Quantum Information Processing - COM00042M

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  • Department: Computer Science
  • Module co-ordinator: Prof. Sam Braunstein
  • Credit value: 10 credits
  • Credit level: M
  • Academic year of delivery: 2019-20

Related modules

Pre-requisite modules

Co-requisite modules

  • None

Prohibited combinations

  • None

Module will run

Occurrence Teaching cycle
A Spring Term 2019-20

Module aims

The aim of this module is to introduces the theory of quantum information and quantum communication. In it we will learn about the exciting new features of quantum information and about the pioneering quantum protocols that, for example, promise guaranteed security against eavesdroppers.

Module learning outcomes

Successfully completing this module will mean: that you understand both the promise and limitations of quantum information and quantum communication; that you have gained facility in some of the many concepts and techniques in quantum information science (e.g., simulating quantum cryptography or secure key exchange protocols, evolving quantum states through various protocols, including dense coding, teleportation, quantum error correction and recovering from errors) and their implications.

Assessment

Task Length % of module mark
University - closed examination
Quantum Information Processing (QIPR)
1.5 hours 100

Special assessment rules

None

Reassessment

Task Length % of module mark
Oral presentation/seminar/exam
Viva
0.5 hours 100

Module feedback

Feedback is given during practicals themselves; any assignments handed in are marked and feedback given once solutions are posted (within one week of them being set). Feedback on exam performance is placed on the module web page within a week of completing the exam grading.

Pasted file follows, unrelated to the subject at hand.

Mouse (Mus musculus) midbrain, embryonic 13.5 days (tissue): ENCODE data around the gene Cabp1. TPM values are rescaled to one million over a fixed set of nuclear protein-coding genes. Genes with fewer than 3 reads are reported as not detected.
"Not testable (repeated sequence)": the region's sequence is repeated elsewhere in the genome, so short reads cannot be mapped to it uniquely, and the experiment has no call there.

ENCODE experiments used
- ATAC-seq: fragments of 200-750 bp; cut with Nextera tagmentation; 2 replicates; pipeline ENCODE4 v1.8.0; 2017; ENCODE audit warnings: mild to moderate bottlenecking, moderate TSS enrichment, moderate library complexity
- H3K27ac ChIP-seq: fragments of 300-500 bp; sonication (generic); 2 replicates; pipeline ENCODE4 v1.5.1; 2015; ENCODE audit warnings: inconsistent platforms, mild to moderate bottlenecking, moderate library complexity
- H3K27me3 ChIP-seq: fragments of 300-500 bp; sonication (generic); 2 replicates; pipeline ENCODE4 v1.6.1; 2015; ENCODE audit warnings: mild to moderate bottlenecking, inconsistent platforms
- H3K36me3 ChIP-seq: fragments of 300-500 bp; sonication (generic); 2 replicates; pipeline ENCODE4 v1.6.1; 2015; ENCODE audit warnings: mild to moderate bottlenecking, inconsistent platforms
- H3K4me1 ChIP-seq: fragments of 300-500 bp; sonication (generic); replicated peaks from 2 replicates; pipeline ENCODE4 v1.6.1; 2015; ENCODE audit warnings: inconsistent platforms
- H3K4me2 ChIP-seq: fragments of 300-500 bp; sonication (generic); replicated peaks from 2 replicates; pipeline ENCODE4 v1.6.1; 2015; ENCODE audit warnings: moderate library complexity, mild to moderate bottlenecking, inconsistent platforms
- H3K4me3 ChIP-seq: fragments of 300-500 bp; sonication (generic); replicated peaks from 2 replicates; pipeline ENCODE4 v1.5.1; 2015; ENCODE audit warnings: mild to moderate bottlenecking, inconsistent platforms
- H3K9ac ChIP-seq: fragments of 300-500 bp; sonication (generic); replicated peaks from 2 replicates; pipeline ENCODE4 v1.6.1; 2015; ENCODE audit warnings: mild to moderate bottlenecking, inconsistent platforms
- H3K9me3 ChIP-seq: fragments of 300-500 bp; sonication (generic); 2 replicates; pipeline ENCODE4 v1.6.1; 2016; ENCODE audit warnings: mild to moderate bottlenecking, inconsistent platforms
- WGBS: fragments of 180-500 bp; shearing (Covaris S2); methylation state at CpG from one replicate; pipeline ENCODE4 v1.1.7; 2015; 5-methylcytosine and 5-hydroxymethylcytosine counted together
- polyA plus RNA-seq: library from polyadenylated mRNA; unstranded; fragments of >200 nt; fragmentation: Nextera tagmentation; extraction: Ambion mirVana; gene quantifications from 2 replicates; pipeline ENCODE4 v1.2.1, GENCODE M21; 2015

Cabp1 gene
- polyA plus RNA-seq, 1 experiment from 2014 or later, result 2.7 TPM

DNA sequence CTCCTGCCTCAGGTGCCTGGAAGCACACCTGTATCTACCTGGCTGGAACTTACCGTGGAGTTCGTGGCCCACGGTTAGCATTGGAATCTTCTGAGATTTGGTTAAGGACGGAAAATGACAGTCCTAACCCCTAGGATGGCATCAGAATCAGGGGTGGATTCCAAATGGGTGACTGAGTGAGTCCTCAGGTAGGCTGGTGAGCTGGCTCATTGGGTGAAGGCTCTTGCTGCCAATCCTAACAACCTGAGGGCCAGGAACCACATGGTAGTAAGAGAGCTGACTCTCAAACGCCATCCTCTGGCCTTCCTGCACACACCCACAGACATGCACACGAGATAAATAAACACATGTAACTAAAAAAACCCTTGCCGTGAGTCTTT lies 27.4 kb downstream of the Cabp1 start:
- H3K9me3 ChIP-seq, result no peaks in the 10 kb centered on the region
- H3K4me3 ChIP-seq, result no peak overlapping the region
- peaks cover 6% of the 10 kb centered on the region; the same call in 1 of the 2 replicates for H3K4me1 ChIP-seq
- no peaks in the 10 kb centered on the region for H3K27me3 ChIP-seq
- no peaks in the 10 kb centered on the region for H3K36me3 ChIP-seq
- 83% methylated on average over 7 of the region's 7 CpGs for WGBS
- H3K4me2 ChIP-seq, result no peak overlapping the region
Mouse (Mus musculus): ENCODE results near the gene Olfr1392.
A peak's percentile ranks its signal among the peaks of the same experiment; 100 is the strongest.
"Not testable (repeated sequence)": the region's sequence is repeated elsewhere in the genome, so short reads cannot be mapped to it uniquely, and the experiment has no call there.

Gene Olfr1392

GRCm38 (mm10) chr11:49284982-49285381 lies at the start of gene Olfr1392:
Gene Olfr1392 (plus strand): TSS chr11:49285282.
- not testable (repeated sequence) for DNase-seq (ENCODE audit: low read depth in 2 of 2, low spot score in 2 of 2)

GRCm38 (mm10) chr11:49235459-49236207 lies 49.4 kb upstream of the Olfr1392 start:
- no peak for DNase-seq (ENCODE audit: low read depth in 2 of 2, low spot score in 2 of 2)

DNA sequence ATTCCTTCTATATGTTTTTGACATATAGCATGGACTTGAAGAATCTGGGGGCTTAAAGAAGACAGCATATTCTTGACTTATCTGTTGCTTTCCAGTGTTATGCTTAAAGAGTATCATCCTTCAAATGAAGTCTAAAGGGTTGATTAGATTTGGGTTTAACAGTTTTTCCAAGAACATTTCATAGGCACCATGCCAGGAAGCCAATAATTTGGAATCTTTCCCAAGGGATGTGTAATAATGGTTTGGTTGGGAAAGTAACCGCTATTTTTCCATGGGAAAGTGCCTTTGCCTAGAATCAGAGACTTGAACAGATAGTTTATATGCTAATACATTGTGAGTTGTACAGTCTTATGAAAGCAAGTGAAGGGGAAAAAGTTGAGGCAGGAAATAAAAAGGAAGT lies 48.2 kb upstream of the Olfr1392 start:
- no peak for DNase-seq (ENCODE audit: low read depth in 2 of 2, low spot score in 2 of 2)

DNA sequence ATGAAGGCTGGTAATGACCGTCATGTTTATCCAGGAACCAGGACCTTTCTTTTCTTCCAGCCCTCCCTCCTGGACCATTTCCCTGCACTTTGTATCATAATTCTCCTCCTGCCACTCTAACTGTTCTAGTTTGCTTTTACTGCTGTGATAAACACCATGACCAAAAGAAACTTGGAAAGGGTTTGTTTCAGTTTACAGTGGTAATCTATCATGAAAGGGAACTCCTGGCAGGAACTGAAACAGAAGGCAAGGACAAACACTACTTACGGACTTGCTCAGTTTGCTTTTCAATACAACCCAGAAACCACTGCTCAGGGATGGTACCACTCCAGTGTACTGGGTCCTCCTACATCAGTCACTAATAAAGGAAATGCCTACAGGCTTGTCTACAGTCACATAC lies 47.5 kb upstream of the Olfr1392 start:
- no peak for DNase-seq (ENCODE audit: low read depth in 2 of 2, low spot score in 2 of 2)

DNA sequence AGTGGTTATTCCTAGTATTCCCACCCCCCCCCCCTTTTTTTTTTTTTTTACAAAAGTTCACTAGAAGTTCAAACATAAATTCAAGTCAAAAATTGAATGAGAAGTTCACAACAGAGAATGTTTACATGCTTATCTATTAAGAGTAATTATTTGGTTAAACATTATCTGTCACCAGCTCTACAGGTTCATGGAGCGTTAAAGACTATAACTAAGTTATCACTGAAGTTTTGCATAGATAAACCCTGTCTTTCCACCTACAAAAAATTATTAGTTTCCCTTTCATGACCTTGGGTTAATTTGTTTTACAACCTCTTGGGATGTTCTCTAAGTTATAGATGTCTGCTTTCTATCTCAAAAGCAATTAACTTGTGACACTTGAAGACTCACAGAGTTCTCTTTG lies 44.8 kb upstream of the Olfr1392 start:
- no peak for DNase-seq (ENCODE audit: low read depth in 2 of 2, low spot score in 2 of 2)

Indicative reading

*** G. Benenti, et al., Principles of Quantum Computation and Information, vol I, World Scientific, 2004

*** G. Benenti, et al., Principles of Quantum Computation and Information, vol II, World Scientific, 2007

*** P. Kaye, et al., An Introduction to Quantum Computing, Oxford University Press, 2007



The information on this page is indicative of the module that is currently on offer. The University is constantly exploring ways to enhance and improve its degree programmes and therefore reserves the right to make variations to the content and method of delivery of modules, and to discontinue modules, if such action is reasonably considered to be necessary by the University. Where appropriate, the University will notify and consult with affected students in advance about any changes that are required in line with the University's policy on the Approval of Modifications to Existing Taught Programmes of Study.